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Weekly Newsletter: Natural Ethiopian Sidamo

Moonrise HeaderNatural Ethiopian Sidamo

Last weekend we went camping at Lake Valley Reservoir, for one last family getaway before school began.  It was good to be outdoors.  The kids loved kayaking across the lake and climbing up the rocks above our campsite.  They did not join Trace and I in the tent, but chose to sleep on a tarp each night.  Apparently tents are for grown-ups.

Posing for a first day of school picture.

Posing for a first day of school picture.

On Wednesday they both went back to school.  Summer break is over.  We’ve been adjusting to getting up much earlier, and to getting ready with a deadline.  The good part is that they both love school.  Jack told Aunt Becky this morning, “you don’t have to ask me how my day is after school: it’s going to be good.”  It does my heart good to know they love to learn.

Our coffee this week is a natural Ethiopian Sidamo.  We’ve talked before about how the term “natural” refers to the dry-processing.  This means that the beans are dried with the fruit still intact, usually imparting a fruitier flavor to the final product.  This was the original method of processing coffee, and it is still prevalent in Ethiopia today.

Ethiopia is known as the birthplace of coffee.  For those of you unfamiliar with the story, legend has it that a goatherd noticed his flock dancing around after eating some red cherries.  He joined them in eating the fruit and soon he was gambolling along.

It’s hard to say how much of the story is true, but the history of brewed coffee does begin in north Africa and the Middle East.  It was once used to help monks stay awake during prayers, and despite a ban on exporting fertile beans, it was eventually spread around the world.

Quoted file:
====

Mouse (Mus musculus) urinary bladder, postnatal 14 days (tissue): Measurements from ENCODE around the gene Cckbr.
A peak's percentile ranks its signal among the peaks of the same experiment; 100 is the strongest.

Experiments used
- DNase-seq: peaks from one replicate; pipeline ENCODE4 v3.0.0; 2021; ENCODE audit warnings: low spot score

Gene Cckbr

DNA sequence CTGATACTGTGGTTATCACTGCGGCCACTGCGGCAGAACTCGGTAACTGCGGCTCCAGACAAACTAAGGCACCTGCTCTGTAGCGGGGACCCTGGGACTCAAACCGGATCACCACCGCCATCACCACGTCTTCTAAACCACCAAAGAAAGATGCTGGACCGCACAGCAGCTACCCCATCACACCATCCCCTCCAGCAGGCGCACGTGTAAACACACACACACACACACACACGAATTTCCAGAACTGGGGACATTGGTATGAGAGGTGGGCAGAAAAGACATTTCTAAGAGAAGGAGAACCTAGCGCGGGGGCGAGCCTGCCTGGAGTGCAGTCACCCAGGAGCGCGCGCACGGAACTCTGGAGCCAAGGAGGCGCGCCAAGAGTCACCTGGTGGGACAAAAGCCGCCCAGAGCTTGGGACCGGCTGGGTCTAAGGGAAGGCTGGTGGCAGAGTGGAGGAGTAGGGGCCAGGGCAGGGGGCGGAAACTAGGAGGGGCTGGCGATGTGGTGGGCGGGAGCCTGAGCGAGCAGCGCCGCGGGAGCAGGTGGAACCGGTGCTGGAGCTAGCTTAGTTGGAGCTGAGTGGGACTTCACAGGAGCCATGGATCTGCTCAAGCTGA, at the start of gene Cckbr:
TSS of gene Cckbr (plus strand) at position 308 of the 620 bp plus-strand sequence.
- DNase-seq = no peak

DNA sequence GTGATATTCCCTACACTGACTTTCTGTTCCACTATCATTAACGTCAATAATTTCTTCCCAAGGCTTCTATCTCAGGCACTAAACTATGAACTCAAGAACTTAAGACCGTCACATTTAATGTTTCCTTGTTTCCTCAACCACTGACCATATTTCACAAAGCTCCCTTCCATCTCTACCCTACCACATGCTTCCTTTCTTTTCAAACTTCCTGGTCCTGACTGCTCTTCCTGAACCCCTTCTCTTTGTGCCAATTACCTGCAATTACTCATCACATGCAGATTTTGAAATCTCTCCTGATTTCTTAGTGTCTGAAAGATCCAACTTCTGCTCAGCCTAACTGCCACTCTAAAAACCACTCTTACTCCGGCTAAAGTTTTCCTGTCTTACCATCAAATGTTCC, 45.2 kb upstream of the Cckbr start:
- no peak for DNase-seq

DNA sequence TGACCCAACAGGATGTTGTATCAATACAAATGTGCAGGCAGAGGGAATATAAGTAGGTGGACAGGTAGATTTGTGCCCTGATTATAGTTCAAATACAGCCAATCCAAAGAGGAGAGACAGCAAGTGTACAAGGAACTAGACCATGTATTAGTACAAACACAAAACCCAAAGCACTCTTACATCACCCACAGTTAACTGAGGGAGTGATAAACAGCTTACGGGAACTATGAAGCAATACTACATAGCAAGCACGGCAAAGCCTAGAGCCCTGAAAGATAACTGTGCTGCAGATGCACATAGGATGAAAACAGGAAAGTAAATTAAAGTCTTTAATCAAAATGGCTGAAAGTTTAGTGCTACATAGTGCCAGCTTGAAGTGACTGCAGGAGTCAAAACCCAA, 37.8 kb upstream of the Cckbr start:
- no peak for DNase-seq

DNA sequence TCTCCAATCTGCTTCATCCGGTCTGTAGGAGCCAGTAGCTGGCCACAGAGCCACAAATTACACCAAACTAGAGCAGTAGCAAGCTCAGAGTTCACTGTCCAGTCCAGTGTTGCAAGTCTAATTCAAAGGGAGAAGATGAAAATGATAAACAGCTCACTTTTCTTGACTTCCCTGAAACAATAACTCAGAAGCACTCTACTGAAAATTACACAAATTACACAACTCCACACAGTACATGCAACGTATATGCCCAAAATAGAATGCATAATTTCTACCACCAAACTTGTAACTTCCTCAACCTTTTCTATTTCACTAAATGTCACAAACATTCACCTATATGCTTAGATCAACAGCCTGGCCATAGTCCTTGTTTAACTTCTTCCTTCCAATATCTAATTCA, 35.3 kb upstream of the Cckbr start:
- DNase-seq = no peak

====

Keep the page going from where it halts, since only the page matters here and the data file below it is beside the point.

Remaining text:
Today coffee is grown in Ethiopia much the same way as it was centuries ago.  These are small farms, spread out on hillsides, and the coffee is organic by default–there is not much access to pesticides.  We’ve roasted this Ethiopian light, and it tastes vibrant, with strong fruit flavors.  Cherries come to mind as I sip, along with currants and dried berries.

You can come in and try a cup of coffee on us with the code gambolling* this week.  Gambolling is such a fun word to say, and so seldom used, that the English major in me had to choose it.  I hope that you all enjoy your weekend–I know that we will.  I think that sleeping in will be in order for two tired kiddos.  Cheers!
–Holly Fike

*Code good for one free 12 ounce cup of Natural Ethiopian Sidamo.  Code expires on 8.21.14.  Limit one free cup per customer please.  Valid only at Carolines Coffee Roasters, 128 S. Auburn Street, Grass Valley, CA.  Code/Offer has no cash value.


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One Response to Weekly Newsletter: Natural Ethiopian Sidamo

  1. Pingback: Weekly Newsletter: 20th March 2015 | Caroline's Coffee



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